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Gagosian Quarterly

January 9, 2020

Giuseppe Penone at Fort Mason

A yearlong outdoor installation by Giuseppe Penone in San Francisco’s historic Fort Mason features two life-size bronze sculptures cast from fallen trees. The project, presented in partnership with the Golden Gate National Parks Conservancy and Golden Gate National Recreation Area, continues the artist’s long investigation of the perpetual give-and-take between humans and nature. In this video, Penone discusses what drew him to this landscape overlooking San Francisco Bay and the concepts behind the installation.

Giuseppe Penone at Fort Mason, Fort Mason, San Francisco, October 24, 2019–October 25, 2020; presented by Gagosian in partnership with the Golden Gate National Parks Conservancy and Golden Gate National Recreation Area through the Art in the Parks program

Artwork © 2019 Artists Rights Society (ARS), New York/ADAGP, Paris; video: Pushpin Films

Installation view of Giuseppe Penone’s exhibition at Gagosian, San Francisco. A bronze sculpture and a wall-mounted sculpture including leaves.

Giuseppe Penone: Foglie di bronzo / Leaves of Bronze

Gagosian director Pepi Marchetti Franchi speaks about Giuseppe Penone’s recent exhibition in San Francisco, detailing the various works and their relationships to the artist’s long-standing sculptural practice.

Giuseppe Penone, Leaves of Light – Tree, 2016, installed at the Louvre Abu Dhabi.

Rain of Light

One year after the opening of the Louvre Abu Dhabi, Jean Nouvel and Giuseppe Penone sat down with Alain Fleischer, Pepi Marchetti Franchi, and Hala Wardé to reflect on how the museum and Penone’s commissioned artworks for the space came to be.

Still from video Visions of the Self: Jenny Saville on Rembrandt

Visions of the Self: Jenny Saville on Rembrandt

Jenny Saville reveals the process behind her new self-portrait, painted in response to Rembrandt’s masterpiece Self-Portrait with Two Circles.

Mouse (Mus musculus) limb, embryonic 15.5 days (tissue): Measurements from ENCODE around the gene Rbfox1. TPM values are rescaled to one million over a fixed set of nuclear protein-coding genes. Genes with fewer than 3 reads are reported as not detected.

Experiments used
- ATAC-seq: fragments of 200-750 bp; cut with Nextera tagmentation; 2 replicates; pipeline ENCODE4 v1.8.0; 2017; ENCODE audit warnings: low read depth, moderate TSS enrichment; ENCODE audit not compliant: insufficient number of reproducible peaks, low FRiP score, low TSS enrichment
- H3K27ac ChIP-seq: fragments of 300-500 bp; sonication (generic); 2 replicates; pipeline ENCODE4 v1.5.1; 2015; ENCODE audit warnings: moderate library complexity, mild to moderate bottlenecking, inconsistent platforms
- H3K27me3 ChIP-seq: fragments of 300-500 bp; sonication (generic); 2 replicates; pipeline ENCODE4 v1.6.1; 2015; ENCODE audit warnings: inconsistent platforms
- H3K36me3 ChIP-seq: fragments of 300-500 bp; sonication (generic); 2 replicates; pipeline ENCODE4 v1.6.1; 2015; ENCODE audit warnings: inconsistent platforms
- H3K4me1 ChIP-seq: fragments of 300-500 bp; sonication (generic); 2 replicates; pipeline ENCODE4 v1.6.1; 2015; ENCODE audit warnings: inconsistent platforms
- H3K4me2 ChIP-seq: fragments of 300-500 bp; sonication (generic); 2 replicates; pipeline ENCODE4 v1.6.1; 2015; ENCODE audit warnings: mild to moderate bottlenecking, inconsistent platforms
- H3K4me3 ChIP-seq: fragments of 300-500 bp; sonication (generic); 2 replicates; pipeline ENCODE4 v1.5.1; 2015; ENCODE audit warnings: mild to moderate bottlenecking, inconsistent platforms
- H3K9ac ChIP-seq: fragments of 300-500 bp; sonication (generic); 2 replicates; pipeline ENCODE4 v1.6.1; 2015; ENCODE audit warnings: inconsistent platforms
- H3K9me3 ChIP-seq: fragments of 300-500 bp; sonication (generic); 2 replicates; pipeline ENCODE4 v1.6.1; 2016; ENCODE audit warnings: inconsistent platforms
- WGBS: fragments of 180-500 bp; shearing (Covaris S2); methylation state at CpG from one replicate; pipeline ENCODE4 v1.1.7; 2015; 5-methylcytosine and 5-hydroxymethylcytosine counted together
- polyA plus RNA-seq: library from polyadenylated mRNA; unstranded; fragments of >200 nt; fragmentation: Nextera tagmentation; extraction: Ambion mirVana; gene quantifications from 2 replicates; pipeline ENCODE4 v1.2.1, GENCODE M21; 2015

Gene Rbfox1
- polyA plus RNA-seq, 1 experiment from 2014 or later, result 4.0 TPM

Giuseppe Penone and Carlos Basualdo

Gagosian Quarterly Talks
Giuseppe Penone and Carlos Basualdo

Giuseppe Penone discusses his new monograph, The Inner Life of Forms, with the book’s editor Carlos Basualdo, senior curator of contemporary art at the Philadelphia Museum of Art, at the Greene Space, New York. Hosted by art critic Deborah Solomon.

Gagosian Quarterly Winter 2018

Gagosian Quarterly Winter 2018

The Winter 2018 issue of Gagosian Quarterly is now available. Our cover this issue comes from High Times, a new body of work by Richard Prince.

Ideas of Stone

Behind the Art
Ideas of Stone

In the small skiing village of Gstaad, among the towering mountains of the Swiss Alps, lies a surprising and ambitious exhibition of sculpture by Giuseppe Penone. Susan Ellicott tells the story of how this installation came to be.

Gagosian Quarterly Spring 2018

Gagosian Quarterly Spring 2018

The Spring 2018 Gagosian Quarterly with a cover by Ed Ruscha is now available for order.

The Inner Life of Forms

The Inner Life of Forms

Giuseppe Penone speaks with Carlos Basualdo and Pepi Marchetti Franchi about his upcoming monograph.

Giuseppe Penone: Ephemeris

Giuseppe Penone: Ephemeris

In Giuseppe Penone: ephemeris we get a glimpse of his process as he explores some of the ideas behind Equivalenze.

Tatiana Trouvé, Between sky and earth, 2012–.

Tatiana Trouvé: In Time

In upstate New York, Jenny Jaskey discovers Tatiana Trouvé’s Between sky and earth. Begun in 2012, this multifaceted installation exists as a crucial nexus in the artist’s career, both a result of her ongoing practice and a generative source for continuing investigations.

A photograph of the Casa Malaparte house in Capri, Italy.

Casa Malaparte: A House Like Ourselves

Wyatt Allgeier explores the legacy of Curzio Malaparte and corresponds with the avant-garde author’s youngest descendant, Tommaso Rositani Suckert, on the subject of his decision to reproduce select pieces of furniture from the iconic Casa Malaparte in Capri, Italy.

Uncharted Territory

Uncharted Territory

For the 16th International Architecture Biennale in Venice, the architectural firm Caruso St John teamed up with artist Marcus Taylor to curate the British Pavilion. Their design, Island, offers a profound adjustment of public space at a moment of profound geopolitical change. James Lawrence considers its implications.